The screenplay is an adaptation of Stefan Zweig’s novella Burning Secret, which Vulture describes as a reverse Lolita (plot summary for those who forgot high school English class: a man enters a relationship with a woman because of his obsession with her 12-year-old daughter). In Burning Secret, a man befriends an adolescent boy in order to seduce his mother. Zweig’s other works have inspired films like Wes Anderson's The Grand Budapest Hotel (which the director claims he "stole" from Zweig's novels Beware of Pity and The Post-Office Girl).
Kubrick’s screenplay adaptation is co-written by novelist Calder Willingham and dated October 24, 1956. Although the screenplay bears a stamp from MGM’s screenwriting department, Nathan Abrams—the Bangor University professor who discovered the script—thinks it’s likely the studio found it too risqué for mass audiences.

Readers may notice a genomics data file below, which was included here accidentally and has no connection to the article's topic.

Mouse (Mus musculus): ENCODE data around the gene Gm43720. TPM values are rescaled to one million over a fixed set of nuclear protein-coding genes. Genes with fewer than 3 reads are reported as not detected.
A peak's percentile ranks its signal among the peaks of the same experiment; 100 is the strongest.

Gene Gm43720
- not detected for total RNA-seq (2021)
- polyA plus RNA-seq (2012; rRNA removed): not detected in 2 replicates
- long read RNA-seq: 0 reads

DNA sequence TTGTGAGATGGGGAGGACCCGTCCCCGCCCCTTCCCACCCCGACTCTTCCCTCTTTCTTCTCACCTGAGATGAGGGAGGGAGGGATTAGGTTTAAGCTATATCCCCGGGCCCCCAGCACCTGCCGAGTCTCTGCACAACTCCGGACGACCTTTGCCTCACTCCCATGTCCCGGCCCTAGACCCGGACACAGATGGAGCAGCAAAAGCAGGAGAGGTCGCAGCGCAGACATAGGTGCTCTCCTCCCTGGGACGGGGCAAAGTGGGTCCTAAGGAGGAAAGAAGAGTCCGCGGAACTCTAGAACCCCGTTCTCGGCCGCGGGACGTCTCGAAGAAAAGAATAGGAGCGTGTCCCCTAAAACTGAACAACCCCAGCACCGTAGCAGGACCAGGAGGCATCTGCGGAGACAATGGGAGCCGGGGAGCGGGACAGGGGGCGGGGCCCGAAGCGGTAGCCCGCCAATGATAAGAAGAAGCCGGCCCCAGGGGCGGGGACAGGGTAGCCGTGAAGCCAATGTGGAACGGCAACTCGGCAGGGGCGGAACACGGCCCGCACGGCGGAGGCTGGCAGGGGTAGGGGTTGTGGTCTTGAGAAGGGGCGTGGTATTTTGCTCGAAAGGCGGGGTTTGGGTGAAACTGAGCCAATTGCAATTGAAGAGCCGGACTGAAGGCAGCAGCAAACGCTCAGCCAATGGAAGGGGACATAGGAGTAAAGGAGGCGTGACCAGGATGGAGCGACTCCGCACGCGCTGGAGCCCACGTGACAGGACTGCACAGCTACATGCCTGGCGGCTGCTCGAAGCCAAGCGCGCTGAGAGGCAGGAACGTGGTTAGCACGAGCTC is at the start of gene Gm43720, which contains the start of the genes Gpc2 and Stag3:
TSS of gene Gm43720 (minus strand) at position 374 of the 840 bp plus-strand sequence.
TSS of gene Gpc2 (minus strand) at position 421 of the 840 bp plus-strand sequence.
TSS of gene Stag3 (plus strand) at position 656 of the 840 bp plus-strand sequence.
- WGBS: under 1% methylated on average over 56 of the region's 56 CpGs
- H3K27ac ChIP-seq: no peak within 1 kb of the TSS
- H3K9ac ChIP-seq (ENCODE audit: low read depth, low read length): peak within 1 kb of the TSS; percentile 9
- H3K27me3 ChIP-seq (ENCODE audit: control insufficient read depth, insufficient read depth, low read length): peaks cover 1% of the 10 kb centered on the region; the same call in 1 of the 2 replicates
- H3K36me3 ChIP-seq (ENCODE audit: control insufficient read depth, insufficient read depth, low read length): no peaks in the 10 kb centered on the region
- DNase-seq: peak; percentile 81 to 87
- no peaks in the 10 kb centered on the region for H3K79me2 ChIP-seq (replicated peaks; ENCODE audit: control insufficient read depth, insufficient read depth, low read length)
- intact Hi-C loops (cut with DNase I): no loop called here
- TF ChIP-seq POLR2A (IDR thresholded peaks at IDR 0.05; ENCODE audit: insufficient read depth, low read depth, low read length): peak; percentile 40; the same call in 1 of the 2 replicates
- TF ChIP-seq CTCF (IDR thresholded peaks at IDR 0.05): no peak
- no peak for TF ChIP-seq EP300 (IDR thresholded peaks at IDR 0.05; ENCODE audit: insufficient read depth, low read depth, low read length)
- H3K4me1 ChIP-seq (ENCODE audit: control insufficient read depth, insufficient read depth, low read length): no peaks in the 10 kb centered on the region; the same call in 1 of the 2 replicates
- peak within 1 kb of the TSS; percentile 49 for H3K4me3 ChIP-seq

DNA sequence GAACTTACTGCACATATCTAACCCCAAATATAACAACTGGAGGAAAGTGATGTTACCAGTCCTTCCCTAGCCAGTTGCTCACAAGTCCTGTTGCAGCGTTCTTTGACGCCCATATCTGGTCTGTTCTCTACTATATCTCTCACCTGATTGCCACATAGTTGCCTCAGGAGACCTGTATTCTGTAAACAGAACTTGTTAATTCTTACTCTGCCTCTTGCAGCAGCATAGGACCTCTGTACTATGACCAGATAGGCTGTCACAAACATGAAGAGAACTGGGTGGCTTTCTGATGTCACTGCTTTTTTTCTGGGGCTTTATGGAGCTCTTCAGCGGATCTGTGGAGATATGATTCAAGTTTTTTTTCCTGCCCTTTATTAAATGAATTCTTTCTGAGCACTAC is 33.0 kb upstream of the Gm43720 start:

“The child acts as an unwitting go-between for his mother and her would-be lover, making for a disturbing story with sexuality and child abuse churning beneath its surface,” Abrams told The Guardian. It's worth noting, however, that Kubrick directed an adaptation of Vladimir Nabokov's Lolita in 1962, which MGM distributed, and it was also met with a fair share of controversy.
Abrams said the screenplay for Burning Secret is complete enough that it could be created by filmmakers today. He noted that the discovery is particularly exciting because it confirms speculations Kubrick scholars have had for decades.
“Kubrick aficionados knew he wanted to do it, [but] no one ever thought it was completed,” Abrams told The Guardian.
The Guardian reports that Abrams found the screenplay while researching his book Eyes Wide Shut: Stanley Kubrick and the Making of His Final Film. The screenplay is owned by the family of one of Kubrick’s colleagues.